Worst of all, the bigger a community gets, the more damage it can do. A village community is limited in what havoc it can wreak. Forest Row lacks the resources (and desire) to develop drone bombers. A nation adopting a monoculture and directing its resources towards its political and economic interests causes catastrophe. 500 violent civilian deaths in Iraq so far this month.
Nature usually provides working examples of how to design things that don’t blow up (apart from volcanoes of course). Nations don’t feature in nature. Diversity does. In a mature rainforest, you can find yourself in a different ecosystem within 10 minutes of walking. It is almost pointless to give the Amazon Rainforest one name as if it’s a single area that can be designated.
The alternative to nations is not articulated or agreed on yet. But for me, a good first move is to withdraw as much support as possible from my nation and its agenda, and pour it into my community. With the aid of the internet, empowered self-reliant communities can cater for gaps in resource or skill, and can find effective ways to collaborate around global issues to address the hideous global damage that nations have achieved to date. And the rest of the time could be spent putting right the hideous local damage that has happened, restoring a better state of being – where humans have a true sense of belonging, and lives influenced by other people who actually care.
A lot of ecology-related words have become highly politically charged – sustainability, environment, climate change etc – to the point where they seem to have lost all power to engage. To restore the words’ meaning and help me understand again, I often find it useful to visit the woods, especially ancient woodland.
Mature ecosystems are mind-blowingly impressive and complex feats of design. Marvel, for example, at the perfect and endless cycle of life and death. One thing’s death provides life for another. Waste is food. Decay and growth rely on each other. There are no piles of rubbish pushed outside the wood, and the beetles have no means to ship it to China. It is healthy and whole. I suppose the ancient woodland achieves ancientness exactly because of this.
Any condition other than zero waste is what “unsustainable” means. That is why spiders do not make loom bands and woodpeckers don’t use power tools. This is why they still exist. Humans, however, have begun taking things like chlorine and hydrocarbons, and mixing them together to make toxic compounds that the earth has never had to deal with before, and we spray it over the ground which is where food comes from. We make rather a lot of nasty waste that no-one can have a use for. We make cars and batteries and convince ourselves this can last.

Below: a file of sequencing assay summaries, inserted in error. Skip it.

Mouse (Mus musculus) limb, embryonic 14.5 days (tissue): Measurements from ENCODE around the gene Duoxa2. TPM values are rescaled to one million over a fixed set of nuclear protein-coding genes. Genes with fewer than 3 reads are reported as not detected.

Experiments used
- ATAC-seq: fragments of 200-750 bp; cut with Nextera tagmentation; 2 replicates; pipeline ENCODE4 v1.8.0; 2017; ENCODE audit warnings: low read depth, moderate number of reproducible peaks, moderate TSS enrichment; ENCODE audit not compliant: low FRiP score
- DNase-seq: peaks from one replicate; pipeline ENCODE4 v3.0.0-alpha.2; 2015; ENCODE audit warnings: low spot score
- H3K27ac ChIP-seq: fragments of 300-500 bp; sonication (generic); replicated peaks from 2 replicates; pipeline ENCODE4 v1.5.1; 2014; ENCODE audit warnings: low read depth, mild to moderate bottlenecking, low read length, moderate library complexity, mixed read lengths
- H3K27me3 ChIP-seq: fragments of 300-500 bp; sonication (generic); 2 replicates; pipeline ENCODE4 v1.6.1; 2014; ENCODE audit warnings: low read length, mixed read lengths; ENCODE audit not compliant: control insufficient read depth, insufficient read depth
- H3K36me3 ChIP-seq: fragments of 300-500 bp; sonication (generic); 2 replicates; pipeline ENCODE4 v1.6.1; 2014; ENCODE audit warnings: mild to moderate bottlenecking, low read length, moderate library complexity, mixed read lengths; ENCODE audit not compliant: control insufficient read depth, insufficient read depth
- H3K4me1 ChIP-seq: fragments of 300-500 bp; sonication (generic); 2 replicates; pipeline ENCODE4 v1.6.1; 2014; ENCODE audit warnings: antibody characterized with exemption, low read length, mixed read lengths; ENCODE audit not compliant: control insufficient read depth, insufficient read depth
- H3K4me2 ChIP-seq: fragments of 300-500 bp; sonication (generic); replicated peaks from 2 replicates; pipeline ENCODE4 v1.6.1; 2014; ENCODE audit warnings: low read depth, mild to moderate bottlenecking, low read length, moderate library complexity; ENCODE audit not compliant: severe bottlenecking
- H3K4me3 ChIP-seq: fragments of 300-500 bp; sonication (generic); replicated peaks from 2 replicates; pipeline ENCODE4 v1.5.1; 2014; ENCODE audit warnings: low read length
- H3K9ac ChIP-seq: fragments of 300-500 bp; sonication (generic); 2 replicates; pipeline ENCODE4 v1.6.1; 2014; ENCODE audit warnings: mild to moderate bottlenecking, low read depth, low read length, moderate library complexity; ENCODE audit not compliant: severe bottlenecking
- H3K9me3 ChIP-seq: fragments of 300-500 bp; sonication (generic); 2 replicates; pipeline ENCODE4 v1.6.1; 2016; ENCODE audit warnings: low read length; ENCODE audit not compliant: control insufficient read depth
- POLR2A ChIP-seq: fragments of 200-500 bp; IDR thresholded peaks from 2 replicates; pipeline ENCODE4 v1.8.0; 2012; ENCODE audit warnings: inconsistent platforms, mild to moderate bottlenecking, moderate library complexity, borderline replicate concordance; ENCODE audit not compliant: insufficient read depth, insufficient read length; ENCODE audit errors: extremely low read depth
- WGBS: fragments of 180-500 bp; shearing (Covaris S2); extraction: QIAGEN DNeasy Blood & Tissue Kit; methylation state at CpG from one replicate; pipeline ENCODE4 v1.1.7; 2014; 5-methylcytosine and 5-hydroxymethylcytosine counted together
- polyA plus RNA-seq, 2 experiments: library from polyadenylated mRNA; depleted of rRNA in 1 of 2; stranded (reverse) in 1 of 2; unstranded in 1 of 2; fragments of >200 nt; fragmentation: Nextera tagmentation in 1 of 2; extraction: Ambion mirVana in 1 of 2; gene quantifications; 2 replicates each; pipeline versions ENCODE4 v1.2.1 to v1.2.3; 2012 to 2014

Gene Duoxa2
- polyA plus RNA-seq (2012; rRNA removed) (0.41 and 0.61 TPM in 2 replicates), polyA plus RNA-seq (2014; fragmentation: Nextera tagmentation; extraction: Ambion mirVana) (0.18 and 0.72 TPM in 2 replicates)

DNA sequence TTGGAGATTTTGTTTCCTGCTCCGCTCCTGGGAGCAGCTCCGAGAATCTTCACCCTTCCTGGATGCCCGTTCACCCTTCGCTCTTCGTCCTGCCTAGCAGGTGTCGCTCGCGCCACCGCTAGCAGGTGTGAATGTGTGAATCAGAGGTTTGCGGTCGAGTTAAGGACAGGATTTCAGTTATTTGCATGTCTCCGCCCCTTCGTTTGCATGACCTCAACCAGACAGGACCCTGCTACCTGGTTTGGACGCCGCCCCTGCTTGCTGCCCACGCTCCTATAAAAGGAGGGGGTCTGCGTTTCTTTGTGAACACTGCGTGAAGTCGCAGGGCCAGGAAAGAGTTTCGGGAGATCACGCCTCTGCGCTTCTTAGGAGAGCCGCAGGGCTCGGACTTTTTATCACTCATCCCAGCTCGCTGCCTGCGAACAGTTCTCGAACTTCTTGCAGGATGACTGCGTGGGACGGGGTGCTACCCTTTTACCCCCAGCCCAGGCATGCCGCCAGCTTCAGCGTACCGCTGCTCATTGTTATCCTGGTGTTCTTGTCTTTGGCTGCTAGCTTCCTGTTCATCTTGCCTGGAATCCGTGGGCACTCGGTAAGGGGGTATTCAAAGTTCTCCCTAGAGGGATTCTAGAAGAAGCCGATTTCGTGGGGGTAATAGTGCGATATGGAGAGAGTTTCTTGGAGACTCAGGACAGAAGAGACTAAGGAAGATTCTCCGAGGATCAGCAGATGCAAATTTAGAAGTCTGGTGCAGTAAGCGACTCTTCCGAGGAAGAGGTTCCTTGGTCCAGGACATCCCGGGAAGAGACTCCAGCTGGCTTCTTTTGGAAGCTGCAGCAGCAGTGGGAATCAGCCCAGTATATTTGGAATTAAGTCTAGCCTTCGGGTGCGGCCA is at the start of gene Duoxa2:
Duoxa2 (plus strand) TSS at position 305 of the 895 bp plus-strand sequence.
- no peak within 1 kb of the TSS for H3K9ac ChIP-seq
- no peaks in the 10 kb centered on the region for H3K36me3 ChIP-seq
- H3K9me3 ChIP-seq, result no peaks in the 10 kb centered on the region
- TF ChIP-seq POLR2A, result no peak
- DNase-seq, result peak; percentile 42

I ponder this as I drag my overflowing wheelie bin to the edge of my domain for someone else to take it I don’t know where. My wheelie bin violates that basic Law of Waste that disqualifies me from being part of a mature, healthy system; disqualifies my existence past a certain (approaching) deadline. It doesn’t feel this way from my armchair, but Progress has been steadily transforming a highly sophisticated ancient ecosystem into an immature, malfunctioning one.
It feels like we are coming to the end of a degenerative phase of evolution. There’s no exact date at which this phase started – the invention of writing perhaps, or farming, or electricity. Anything that dramatically boosts human productivity and fills wheelie bins, anything that produces waste rather than food, is broken and doomed. Our civilisation has become huge and destructive enough, in an enclosed and finite space, to threaten its own existence. And, belatedly, is provoking increasing numbers of participants to sense its demise.
Sadly, we are not also on the cusp of a regenerative phase, just because climate change is reaching the top of the agenda. Not as long as we think that switching to a hybrid car is the solution, or throwing our batteries into special Hazardous Household Waste bins. If a person achieves the factual insight into what havoc is involved (read this maybe) in manufacturing and then disposing of any type of car – regardless of the driving part – combined with an equally factual but also spiritual insight (which can’t be got from Upworthy I’m afraid) into how the soil, water and air that’s getting filled with waste is the stuff that nurtures all living things, an extension of ourselves, then behaviour in that person would surely change. It is the only thing that can happen when a healthy human has such an insight…
But I do not seem to be healthy – must be all that physical, mental and spiritual waste everywhere – so there is little or no behaviour change… and out rolls my wheelie bin filled with another fortnight’s Progress.